Dublin smells of back-to-school today.
I hated school, but there was always something about August and September. Mostly it was the stationery shopping, and the new books, and the joy of reading the interesting bits of my new books without having to endure the boring parts.
I've been out of education for nine years, but still I celebrate two New Years. One is a night and a day when the calendar changes, and one is a season, when something else does.
We've had a wet, cold, miserable summer in Dublin this year, which I have enjoyed because I am a big freak who hates nice things. This week has had some bright and sunny days and that's my sunshine needs for the year largely met. I'm ready for autumn, for crisp air and crisp leaves, hot drinks and opaque tights, and for new things.
And this summer, I learned some things about writing.
1. Your tribe is vital.
I've spent a lot of time with writers this summer and I believe more than ever that the people you surround yourself with have a massive impact on your reality. Find other writers, in person if you can, online if you can't.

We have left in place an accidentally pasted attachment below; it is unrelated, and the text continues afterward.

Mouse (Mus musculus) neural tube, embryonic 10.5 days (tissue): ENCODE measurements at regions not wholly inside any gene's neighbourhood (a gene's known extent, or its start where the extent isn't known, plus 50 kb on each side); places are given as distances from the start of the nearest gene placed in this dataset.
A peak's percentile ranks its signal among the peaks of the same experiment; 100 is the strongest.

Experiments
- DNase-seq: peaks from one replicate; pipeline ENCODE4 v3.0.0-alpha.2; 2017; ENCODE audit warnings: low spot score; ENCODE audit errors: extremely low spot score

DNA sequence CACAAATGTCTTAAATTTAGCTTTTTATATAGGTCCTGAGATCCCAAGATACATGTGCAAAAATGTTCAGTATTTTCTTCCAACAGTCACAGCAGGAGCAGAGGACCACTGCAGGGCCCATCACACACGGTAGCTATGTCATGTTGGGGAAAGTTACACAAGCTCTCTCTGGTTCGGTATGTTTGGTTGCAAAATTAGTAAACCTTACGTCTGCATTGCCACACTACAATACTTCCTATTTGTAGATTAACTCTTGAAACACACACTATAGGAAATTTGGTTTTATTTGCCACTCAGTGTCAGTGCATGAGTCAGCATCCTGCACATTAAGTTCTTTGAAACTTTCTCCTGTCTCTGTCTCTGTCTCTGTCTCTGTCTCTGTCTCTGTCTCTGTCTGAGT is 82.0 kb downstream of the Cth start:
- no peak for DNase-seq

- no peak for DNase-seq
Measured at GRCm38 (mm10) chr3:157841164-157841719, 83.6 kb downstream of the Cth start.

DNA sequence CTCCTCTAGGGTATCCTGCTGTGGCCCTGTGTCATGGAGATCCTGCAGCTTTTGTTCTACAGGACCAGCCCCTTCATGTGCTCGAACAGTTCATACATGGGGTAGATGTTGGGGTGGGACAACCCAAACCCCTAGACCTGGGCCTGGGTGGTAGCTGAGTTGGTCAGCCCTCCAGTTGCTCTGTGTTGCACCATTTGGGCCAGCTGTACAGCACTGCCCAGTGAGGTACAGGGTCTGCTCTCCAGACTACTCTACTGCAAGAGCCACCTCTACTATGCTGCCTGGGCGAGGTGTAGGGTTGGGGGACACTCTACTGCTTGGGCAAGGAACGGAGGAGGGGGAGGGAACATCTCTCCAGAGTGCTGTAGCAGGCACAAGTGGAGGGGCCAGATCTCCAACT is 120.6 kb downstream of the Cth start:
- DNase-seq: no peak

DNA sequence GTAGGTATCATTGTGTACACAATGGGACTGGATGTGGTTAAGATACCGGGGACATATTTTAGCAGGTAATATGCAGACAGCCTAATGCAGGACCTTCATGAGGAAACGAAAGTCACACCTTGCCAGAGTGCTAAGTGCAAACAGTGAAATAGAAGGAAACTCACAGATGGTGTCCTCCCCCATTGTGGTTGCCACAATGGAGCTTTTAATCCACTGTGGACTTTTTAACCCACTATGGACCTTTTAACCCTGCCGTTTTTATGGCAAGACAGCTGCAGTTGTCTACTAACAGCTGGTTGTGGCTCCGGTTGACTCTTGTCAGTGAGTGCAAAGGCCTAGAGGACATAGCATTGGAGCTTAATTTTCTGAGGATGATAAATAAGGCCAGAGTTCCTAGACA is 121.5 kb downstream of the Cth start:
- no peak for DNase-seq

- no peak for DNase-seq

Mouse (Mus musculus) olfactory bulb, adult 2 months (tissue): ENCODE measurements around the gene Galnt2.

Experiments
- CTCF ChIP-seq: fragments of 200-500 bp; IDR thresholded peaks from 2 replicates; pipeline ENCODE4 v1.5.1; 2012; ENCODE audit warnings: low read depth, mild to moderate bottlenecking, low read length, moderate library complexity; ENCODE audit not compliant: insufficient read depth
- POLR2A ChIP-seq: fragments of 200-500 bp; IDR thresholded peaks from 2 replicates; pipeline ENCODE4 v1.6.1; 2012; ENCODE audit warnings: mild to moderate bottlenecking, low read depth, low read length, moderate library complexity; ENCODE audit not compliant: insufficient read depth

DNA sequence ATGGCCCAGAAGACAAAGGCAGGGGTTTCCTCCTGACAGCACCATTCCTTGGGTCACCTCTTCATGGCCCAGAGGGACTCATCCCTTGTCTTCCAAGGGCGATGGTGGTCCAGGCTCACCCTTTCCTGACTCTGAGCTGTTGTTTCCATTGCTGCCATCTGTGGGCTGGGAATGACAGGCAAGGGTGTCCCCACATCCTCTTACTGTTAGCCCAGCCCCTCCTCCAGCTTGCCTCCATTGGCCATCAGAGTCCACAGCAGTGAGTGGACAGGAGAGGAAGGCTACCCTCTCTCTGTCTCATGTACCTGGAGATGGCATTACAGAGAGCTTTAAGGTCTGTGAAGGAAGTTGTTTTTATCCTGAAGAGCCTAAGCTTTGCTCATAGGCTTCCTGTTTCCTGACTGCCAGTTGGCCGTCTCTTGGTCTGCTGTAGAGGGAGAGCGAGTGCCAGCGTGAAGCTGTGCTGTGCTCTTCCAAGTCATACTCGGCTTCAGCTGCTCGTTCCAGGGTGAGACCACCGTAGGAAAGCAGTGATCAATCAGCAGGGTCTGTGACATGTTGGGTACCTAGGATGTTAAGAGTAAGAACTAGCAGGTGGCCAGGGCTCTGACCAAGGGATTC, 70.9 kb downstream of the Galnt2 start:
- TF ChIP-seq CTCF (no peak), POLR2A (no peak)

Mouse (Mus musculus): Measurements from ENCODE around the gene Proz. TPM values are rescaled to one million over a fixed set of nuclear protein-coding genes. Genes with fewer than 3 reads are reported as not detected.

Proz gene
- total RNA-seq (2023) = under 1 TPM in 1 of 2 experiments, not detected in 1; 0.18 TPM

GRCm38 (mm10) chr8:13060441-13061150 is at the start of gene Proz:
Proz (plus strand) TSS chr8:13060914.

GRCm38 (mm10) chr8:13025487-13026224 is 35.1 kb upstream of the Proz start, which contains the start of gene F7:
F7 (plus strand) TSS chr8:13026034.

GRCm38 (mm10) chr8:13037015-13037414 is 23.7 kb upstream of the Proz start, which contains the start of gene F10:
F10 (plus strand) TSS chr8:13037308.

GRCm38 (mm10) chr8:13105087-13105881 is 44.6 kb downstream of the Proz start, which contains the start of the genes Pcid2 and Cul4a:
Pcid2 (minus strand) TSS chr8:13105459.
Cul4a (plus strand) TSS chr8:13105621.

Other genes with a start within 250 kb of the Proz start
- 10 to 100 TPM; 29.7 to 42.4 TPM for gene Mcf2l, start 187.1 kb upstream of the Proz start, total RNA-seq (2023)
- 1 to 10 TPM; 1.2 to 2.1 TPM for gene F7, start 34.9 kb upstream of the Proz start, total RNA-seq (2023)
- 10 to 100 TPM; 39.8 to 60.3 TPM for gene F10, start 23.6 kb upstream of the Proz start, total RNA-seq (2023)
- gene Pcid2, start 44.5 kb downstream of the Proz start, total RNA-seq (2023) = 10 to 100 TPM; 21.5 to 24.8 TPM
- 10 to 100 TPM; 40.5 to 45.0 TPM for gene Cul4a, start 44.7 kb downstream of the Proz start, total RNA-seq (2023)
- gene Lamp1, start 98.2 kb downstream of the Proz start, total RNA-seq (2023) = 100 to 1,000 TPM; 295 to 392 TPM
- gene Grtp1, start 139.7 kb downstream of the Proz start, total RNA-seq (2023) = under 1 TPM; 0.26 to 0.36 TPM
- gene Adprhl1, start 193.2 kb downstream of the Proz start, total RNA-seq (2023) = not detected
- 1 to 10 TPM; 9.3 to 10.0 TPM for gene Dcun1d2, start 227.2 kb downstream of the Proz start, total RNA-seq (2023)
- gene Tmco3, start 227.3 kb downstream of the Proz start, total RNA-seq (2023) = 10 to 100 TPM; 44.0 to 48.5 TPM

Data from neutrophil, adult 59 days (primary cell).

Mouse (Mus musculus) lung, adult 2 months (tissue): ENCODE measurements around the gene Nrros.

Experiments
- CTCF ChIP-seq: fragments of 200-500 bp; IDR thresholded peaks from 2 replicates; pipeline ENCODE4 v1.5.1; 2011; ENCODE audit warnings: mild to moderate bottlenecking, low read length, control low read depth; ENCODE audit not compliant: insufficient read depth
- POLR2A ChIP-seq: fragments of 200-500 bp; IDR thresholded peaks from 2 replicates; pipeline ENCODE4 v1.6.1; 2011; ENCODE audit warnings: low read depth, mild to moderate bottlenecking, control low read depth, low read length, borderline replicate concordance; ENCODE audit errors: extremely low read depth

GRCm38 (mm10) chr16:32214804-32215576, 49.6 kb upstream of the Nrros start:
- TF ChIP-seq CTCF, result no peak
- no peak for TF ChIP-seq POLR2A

It doesn't feel like an impossible dream when there are lots of you working towards it, cheered on by people who've already gotten where you want to go.
I have been bowled over by the kindness of more experienced and successful writers, and by how supportive they are of those of us still working towards publication. I've been stunned by how much I've connected with people over nothing more than the fact we all take dictation from the voices in our heads. Writing isn't a perfect community but there are some great people out there, and finding them helps so much.
2. Every second counts.
Read this. And this. And this. Catherine is smart. Then go and write and edit things!
3. There will always be an obstacle.
If you want to avoid writing, if you're scared of failing or succeeding, there will always be a reason not to do it - and that's one of the things a tribe helps with. Writer friends can say 'Oh, of course you couldn't write last weekend - that thing you were doing was legitimately very important!' and they can also say 'Really, Ellen? Four loads of laundry in two days for two people? Baking Rolo treats? Experimenting with continental knitting? You needed to do all of that rather than fix Chapter Six?'
4. Rolo treats are tasty.